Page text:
Foucher, Simon (1644–1696)
Simon Foucher was one of the foremost critics of Cartesian philosophy. He was born in Dijon, France, where, after taking orders, he was made honorary canon of the Sainte Chapelle. He took a bachelor's degree in theology at the Sorbonne and spent his adult life as a chaplain in Paris, where he died. His first published work is a long didactic poem commemorating the death of Anne of Austria (1601–1666). In another long poem he defends the compatibility of Greek and Christian moral principles. In Paris he attended the lectures on Cartesian physics given by Jacques Rohault, which inspired him to make original experiments in the science of hygrometry (humidity of the atmosphere) on which he published two pioneering works in 1672 and 1686. He also produced three major dissertations concerning the value of Academic skepticism in the search for truth. He was the first to publish criticisms of both Nicolas Malebranche's occasionalism and Gottfried Wilhelm Leibniz's monadism, and it is for these critiques that he is best known.
Foucher considered himself to be the reviver of Academic philosophy, by which he means Socratic ignorance combined with the reasonable doubt of Philo of Larissa and Antiochus of Ascalon, who say that they know some things and are ignorant of others; he argues that this is the middle way between dogmatism and Pyrrhonism. The primary maxim of his Academic philosophy is to recognize only vérité evident as a rule of truth. The Academic laws are:
(1) To proceed only by demonstrations in philosophy
(2) To avoid unanswerable questions
(3) To admit when one does not know
(4) To distinguish what one knows from what one does not know
(5) Always to seek after knowledge
There are three important axioms:
(1) True knowledge cannot come from sense experience
(2) Opinion is not knowledge
(3)Words must presuppose concepts
Foucher argues that the goal of philosophy is to find a criterion of truth with which to avoid error in judgment. The criterion can be used to obtain knowledge of the essence of things and to put this knowledge into a necessary order. But no criterion of truth can be adequate for attaining the absolute certainty that René Descartes seeks. Truth is basically human and fallible.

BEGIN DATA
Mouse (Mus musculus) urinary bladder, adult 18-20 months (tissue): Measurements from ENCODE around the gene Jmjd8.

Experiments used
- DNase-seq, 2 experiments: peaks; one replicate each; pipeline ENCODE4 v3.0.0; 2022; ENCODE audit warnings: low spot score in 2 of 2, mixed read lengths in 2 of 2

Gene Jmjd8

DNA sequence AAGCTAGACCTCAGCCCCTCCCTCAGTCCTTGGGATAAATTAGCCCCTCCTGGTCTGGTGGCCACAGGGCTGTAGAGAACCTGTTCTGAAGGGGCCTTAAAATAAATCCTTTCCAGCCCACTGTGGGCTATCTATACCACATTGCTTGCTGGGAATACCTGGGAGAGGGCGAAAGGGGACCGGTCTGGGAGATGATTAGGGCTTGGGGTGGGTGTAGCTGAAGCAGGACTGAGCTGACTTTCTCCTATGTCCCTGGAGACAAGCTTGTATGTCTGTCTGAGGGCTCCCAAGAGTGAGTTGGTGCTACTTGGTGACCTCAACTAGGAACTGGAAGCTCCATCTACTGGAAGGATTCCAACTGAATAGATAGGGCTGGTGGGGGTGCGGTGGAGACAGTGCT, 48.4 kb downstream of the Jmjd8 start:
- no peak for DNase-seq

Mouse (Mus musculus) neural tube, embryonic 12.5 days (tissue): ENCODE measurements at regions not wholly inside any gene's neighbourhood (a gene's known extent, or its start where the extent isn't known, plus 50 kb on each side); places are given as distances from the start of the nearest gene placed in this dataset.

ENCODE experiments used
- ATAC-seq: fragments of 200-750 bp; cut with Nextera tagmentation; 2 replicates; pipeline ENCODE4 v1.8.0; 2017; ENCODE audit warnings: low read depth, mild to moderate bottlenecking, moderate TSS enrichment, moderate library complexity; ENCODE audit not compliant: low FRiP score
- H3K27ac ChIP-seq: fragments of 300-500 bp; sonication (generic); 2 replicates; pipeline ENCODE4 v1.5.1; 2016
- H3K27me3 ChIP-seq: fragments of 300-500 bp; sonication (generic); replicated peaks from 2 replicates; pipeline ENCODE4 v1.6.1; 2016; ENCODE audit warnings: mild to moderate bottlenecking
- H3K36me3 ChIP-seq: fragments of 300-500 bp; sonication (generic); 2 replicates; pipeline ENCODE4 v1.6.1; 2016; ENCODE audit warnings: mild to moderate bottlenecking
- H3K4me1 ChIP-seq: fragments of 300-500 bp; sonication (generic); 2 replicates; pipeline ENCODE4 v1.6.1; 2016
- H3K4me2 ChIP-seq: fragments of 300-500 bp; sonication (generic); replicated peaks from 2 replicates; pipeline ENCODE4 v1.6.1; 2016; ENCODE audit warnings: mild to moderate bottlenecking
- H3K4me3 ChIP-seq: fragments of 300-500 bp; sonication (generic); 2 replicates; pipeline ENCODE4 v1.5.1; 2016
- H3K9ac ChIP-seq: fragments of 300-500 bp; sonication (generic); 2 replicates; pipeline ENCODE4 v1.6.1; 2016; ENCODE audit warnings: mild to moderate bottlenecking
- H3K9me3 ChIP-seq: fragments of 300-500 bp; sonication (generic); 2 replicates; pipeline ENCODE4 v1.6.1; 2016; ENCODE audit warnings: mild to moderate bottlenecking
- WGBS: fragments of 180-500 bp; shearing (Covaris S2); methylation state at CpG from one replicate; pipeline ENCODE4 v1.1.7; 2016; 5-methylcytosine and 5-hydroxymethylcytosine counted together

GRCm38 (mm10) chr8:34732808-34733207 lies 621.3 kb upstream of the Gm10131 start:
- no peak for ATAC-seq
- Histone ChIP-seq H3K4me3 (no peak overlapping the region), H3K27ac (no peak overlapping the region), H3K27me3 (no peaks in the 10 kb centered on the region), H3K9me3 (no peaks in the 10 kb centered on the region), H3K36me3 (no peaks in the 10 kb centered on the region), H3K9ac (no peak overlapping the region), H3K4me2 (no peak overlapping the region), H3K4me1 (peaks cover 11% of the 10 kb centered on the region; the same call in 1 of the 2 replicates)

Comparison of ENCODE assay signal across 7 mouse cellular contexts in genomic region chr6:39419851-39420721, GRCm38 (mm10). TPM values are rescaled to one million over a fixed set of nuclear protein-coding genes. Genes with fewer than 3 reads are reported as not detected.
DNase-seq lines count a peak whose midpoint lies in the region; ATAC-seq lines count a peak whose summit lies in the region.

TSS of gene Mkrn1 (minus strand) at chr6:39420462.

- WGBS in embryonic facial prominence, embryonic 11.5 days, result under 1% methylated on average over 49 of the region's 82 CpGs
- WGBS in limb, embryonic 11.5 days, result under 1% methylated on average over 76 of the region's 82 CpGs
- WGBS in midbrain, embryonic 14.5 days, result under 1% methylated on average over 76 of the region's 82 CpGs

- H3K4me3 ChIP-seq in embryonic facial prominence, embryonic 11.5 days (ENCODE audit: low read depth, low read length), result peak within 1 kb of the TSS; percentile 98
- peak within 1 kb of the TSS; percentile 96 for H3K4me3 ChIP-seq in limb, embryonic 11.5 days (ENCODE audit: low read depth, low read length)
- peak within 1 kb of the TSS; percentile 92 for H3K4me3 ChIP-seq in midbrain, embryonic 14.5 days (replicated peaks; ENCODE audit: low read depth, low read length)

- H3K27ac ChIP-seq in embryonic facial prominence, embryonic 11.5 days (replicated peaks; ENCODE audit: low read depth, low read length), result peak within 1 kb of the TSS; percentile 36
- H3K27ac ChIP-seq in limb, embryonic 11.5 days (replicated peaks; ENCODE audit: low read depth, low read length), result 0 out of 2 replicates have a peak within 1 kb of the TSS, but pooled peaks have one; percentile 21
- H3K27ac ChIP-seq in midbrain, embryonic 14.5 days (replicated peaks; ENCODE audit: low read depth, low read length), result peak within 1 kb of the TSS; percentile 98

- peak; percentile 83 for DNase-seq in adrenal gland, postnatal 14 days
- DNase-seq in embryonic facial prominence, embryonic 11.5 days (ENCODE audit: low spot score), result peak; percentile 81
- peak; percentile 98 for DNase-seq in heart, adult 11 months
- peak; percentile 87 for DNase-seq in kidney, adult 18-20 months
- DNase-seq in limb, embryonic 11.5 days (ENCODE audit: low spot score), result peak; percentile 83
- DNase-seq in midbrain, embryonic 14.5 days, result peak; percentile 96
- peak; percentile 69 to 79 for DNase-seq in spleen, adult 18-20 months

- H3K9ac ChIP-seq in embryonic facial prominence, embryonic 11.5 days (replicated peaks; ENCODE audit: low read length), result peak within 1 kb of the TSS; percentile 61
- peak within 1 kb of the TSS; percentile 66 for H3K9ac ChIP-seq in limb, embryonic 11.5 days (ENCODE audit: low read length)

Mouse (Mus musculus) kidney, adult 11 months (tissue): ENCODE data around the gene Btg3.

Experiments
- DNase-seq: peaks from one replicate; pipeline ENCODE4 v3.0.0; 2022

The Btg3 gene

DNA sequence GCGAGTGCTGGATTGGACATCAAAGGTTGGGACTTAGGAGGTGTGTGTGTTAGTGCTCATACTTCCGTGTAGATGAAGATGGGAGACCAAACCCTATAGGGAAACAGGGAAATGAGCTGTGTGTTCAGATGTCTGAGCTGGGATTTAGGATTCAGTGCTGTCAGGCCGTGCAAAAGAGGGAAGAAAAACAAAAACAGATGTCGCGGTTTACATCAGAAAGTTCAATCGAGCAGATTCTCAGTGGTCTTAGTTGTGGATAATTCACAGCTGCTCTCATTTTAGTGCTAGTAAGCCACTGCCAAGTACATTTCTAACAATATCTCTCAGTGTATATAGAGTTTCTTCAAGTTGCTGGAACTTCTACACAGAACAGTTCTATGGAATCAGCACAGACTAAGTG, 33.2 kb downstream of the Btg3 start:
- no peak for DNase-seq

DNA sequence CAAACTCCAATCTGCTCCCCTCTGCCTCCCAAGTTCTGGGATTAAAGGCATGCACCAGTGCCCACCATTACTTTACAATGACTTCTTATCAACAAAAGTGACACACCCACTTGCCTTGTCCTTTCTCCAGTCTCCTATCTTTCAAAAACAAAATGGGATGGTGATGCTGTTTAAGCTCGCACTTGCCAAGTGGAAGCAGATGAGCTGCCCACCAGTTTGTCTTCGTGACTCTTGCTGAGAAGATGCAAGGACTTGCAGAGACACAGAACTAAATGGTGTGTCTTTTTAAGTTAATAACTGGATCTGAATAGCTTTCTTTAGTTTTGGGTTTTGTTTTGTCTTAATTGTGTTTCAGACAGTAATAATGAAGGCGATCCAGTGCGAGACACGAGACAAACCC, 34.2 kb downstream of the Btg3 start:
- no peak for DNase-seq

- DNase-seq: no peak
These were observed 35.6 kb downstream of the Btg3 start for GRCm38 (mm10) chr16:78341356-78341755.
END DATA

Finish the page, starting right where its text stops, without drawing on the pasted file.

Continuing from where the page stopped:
Foucher builds no system of his own; his talents are primarily critical. His method is that of the traditional skeptic: he assumes the suppositions of the system under analysis and then reasons by reductio ad absurdum to contradictory conclusions. But unlike the Pyrrhonian skeptics who wish to confute all knowledge claims, Foucher's Academic skepticism is meant to advance probable science and knowledge.
Criticisms of Malebranche and Cartesianism
Foucher claims that Descartes, to his credit, takes his rules of method from the Academics but that it is a major mistake on Descartes's part to assert that clear and distinct ideas can be certain and that they represent things external to one. Foucher follows Aristotle in professing that he cannot understand how one can have knowledge of the external world if no such knowledge comes through the senses. He further insists that both Descartes's claim that the knowledge of the essence of matter is innate and that knowledge of the properties of extension comes only through the reason, and not the senses, are unintelligible. Beyond this, Foucher makes four basic criticisms of Cartesianism.